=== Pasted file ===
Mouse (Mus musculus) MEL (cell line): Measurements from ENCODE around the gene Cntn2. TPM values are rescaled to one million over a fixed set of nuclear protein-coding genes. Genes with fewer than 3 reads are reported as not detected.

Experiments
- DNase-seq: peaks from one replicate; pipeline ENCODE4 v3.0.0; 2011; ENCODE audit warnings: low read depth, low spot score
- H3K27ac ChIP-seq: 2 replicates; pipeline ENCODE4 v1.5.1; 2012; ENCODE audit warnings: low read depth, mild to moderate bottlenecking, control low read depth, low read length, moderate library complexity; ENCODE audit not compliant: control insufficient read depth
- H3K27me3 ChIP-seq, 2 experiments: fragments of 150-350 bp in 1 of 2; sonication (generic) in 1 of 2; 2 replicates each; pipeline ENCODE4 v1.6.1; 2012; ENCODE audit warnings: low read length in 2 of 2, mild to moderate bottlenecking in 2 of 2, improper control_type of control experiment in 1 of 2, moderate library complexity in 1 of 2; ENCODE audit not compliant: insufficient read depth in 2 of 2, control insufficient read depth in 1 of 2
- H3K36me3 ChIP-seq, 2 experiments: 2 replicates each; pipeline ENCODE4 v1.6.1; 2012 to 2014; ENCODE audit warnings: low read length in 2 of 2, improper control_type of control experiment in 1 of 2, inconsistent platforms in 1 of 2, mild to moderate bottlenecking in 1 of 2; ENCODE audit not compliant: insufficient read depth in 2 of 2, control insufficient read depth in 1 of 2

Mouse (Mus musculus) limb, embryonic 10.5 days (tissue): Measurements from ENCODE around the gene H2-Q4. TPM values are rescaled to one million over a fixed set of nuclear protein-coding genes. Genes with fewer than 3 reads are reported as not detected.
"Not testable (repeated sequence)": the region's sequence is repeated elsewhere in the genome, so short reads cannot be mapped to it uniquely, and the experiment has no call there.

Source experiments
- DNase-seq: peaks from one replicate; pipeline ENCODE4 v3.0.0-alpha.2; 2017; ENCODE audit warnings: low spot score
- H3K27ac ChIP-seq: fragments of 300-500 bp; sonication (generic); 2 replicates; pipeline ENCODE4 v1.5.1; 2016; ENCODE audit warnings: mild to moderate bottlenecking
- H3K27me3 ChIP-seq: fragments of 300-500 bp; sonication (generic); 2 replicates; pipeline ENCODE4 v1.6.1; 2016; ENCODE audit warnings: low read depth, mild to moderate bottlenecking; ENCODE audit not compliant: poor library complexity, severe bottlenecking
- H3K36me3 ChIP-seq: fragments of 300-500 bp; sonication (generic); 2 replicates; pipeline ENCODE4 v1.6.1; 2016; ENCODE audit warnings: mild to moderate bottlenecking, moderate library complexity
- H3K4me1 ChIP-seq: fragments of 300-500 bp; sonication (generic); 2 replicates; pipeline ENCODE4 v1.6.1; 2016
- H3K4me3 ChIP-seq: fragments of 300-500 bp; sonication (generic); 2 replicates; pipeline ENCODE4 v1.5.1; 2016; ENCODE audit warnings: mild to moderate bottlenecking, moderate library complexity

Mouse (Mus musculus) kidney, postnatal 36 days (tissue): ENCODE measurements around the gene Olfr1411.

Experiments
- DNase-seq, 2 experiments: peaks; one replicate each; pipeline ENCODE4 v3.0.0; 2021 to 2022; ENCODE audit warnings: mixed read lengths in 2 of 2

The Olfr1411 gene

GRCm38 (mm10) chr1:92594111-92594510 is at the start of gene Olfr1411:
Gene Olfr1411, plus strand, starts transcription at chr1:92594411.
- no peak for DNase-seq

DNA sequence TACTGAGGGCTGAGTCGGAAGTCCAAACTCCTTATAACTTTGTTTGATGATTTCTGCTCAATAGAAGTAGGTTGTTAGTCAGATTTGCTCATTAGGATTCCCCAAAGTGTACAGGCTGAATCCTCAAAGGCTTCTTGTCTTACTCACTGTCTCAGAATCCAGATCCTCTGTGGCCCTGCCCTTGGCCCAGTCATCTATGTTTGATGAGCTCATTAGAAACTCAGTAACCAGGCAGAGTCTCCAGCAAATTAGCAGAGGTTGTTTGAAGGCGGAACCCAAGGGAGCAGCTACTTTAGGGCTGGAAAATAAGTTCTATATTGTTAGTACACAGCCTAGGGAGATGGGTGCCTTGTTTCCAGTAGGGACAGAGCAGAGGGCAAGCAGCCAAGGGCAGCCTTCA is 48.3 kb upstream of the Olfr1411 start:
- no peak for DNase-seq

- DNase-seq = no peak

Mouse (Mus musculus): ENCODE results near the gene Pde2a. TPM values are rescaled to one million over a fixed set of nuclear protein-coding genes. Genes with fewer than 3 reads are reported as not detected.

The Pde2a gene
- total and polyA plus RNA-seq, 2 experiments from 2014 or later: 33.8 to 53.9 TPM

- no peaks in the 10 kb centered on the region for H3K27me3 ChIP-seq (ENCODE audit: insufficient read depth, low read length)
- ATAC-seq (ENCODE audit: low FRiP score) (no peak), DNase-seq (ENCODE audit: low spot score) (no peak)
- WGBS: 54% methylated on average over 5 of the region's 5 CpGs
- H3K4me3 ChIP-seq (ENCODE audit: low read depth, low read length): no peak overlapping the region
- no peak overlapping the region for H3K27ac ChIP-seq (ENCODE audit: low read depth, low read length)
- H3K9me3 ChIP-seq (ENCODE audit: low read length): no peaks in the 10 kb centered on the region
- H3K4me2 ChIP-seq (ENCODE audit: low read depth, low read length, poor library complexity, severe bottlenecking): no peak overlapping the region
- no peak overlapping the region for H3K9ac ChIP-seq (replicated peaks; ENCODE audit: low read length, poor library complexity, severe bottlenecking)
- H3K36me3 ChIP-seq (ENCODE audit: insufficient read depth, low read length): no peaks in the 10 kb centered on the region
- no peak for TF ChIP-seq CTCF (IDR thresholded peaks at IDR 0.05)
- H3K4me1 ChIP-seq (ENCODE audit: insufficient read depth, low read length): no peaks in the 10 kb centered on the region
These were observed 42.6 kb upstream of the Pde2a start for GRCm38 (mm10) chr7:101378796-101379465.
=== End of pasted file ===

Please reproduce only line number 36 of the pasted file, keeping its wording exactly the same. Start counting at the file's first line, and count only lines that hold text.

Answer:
- no peak overlapping the region for H3K9ac ChIP-seq (replicated peaks; ENCODE audit: low read length, poor library complexity, severe bottlenecking)